It releases the memory formerly reserved for the integers themselves. It does nothing to their contents, but it allows the computer to use that formerly reserved memory for something else. Below is a program and its results.

#include <iostream>
using namespace std;

int main ()
{
    int* a = new int[4];
    int* b = new int[4];
    
    a[0] = 1;
    b[0] = 2;
    
    cout << &a <<  " " << &a[0] << " " << &a[3] << " " << a[0] << endl;
    cout << &b <<  " " << &b[0] << " " << &b[3] << " " << b[0] << endl;

    delete []a;
    int* c = new int[4];
    c[0] = 3;
    
    cout << "After []a has been deleted.\n";
    cout << &a <<  " " << &a[0] << " " << &a[3] << " " << a[0] << endl;
    cout << &b <<  " " << &b[0] << " " << &b[3] << " " << b[0] << endl;
    cout << &c <<  " " << &c[0] << " " << &c[3] << " " << c[0] << endl;
    
    a = b;
    
    cout << "After a has been assigned to equal b.\n";
    cout << &a <<  " " << &a[0] << " " << &a[3] << " " << a[0] << endl;
    cout << &b <<  " " << &b[0] << " " << &b[3] << " " << b[0] << endl;
    cout << &c <<  " " << &c[0] << " " << &c[3] << " " << c[0] << endl;

    return 0;
}

Results:

0x22ff74 0x3e3bb0 0x3e3bbc 1
0x22ff70 0x3e3bc8 0x3e3bd4 2
After []a has been deleted.
0x22ff74 0x3e3bb0 0x3e3bbc 3
0x22ff70 0x3e3bc8 0x3e3bd4 2
0x22ff6c 0x3e3bb0 0x3e3bbc 3
After a has been assigned to equal b.
0x22ff74 0x3e3bc8 0x3e3bd4 2
0x22ff70 0x3e3bc8 0x3e3bd4 2
0x22ff6c 0x3e3bb0 0x3e3bbc 3

I'm using a 32 bit system. A byte is 8 bits, an int is 4 bytes, a 4 integer array is 16 bytes.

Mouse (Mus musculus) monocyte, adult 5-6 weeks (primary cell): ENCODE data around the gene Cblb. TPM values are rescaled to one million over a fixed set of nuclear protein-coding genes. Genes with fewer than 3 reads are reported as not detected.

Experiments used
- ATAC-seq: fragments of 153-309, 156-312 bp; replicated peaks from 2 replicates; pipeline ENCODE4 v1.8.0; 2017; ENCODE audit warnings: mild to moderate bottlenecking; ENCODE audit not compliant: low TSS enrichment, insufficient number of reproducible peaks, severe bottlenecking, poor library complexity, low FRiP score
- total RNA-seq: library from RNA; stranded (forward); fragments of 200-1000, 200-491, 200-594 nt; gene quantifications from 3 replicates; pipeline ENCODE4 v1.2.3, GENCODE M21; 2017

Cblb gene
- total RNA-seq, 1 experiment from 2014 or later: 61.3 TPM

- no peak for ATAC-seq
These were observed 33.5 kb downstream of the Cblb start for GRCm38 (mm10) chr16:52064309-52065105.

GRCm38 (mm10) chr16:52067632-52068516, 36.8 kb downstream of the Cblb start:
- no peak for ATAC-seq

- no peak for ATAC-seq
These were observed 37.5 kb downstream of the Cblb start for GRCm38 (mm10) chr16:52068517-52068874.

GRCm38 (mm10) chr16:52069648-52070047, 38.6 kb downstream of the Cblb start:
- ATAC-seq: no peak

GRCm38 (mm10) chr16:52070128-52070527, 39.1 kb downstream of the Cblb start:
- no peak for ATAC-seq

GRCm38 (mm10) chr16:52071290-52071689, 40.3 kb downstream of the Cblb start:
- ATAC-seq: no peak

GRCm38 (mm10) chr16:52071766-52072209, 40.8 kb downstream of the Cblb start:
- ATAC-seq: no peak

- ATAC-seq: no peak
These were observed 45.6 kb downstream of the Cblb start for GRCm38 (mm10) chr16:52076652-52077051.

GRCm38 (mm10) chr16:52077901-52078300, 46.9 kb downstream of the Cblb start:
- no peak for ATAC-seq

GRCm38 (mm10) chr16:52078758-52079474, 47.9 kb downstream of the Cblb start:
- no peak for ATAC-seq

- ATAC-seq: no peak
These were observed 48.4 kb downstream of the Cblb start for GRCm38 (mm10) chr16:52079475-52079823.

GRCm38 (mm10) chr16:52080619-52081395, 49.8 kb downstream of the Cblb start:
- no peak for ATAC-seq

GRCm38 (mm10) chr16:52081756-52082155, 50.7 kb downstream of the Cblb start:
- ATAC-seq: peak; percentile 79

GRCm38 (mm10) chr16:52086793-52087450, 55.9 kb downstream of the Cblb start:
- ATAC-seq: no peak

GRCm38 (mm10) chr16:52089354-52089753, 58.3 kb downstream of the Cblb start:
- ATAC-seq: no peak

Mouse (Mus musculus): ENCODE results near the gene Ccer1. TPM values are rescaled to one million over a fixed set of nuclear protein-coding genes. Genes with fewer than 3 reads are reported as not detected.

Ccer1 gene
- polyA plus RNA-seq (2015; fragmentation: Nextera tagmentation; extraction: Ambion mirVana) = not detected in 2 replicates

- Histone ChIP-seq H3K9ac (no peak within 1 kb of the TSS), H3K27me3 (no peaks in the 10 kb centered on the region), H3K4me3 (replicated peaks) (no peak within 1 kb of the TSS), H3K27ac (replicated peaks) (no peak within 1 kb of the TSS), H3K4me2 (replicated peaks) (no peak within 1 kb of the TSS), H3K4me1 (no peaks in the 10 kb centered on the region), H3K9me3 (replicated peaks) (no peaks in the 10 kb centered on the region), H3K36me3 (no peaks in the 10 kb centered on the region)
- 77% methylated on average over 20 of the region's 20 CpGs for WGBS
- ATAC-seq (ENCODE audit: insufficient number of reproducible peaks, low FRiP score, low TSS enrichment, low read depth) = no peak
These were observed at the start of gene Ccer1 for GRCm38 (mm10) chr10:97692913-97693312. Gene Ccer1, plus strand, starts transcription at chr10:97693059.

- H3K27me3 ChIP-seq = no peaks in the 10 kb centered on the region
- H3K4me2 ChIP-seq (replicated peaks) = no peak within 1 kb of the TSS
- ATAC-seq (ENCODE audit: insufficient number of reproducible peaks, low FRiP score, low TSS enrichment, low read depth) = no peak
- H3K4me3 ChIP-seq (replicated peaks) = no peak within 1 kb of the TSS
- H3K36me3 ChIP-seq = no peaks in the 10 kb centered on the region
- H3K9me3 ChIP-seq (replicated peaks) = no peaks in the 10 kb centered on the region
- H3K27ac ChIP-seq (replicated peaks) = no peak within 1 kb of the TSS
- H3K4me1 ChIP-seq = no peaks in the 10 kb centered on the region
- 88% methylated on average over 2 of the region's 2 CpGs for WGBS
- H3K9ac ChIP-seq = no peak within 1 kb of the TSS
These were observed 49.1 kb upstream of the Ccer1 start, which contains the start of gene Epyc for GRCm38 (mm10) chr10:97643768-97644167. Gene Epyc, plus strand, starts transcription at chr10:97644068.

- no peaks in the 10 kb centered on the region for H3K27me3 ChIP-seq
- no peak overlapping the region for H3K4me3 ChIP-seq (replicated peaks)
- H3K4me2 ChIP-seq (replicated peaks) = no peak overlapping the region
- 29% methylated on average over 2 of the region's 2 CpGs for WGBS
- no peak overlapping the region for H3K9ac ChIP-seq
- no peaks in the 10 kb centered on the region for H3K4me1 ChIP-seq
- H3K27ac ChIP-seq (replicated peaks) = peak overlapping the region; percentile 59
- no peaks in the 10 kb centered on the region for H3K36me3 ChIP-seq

Line 6 ==> A pointer to an integer array is created at memory location 0x22ff74. 16 bytes of memory are reserved from 0x3e3bb0 through 0x3e3bbf for the 4 integers in the array. Memory location 0x22ff74 contains 0x3e3bb0, the address of the first element of the a[] array.

Line 7 ==> A pointer to an integer array is created at memory location 0x22ff70. 16 bytes of memory are reserved from 0x3e3bc8 through 0x3e3bd7 for the 4 integers in the array. Memory location 0x22ff70 contains 0x3e3bc8, the address of the first element of the b[] array.

Line 9 ==> Contents of 0x3e3bb0 is now 1.
Line 10 ==> Contents of 0x3e3bc8 is now 2.


Line 15 ==> Memory locations 0x3e3bb0 through 0x3e3bbf are "released", meaning the operating system is allowed to assign them in the next "new" command if it chooses to.

Line 16 ==> Request is made for 16 bytes. 0x3e3bb0 through 0x3e3bbf are available, so operating system assigns them to c[] array. Address 0x22ff6c has contents 0x3e3bb0, the first element of the c[] array. 0x22ff74 also still contains 0x3e3bb0 as well.

a and c now point to the same address.
a[0] and c[0] are both 1.

Line 17 ==> Contents of 0x3e3bb0 is now 3.
a[0] and c[0] are both 3.

Line 24 ==> 0x22ff74 is changed to 0x3e3bc8, the address of the first element of the b[] array.
a[0] and b[0] are now 2.

So you have two arrays' worth of storage, and three pointers to arrays. So to sum up, yes, the pointer is NOT deleted, but the memory pointed to by the pointer is RELEASED into the pool of memory available that the OS can assign however it sees fit. Hope this helps.

Comments
Nice posting! Keep up the good work :)
This article has been dead for over six months. Start a new discussion instead.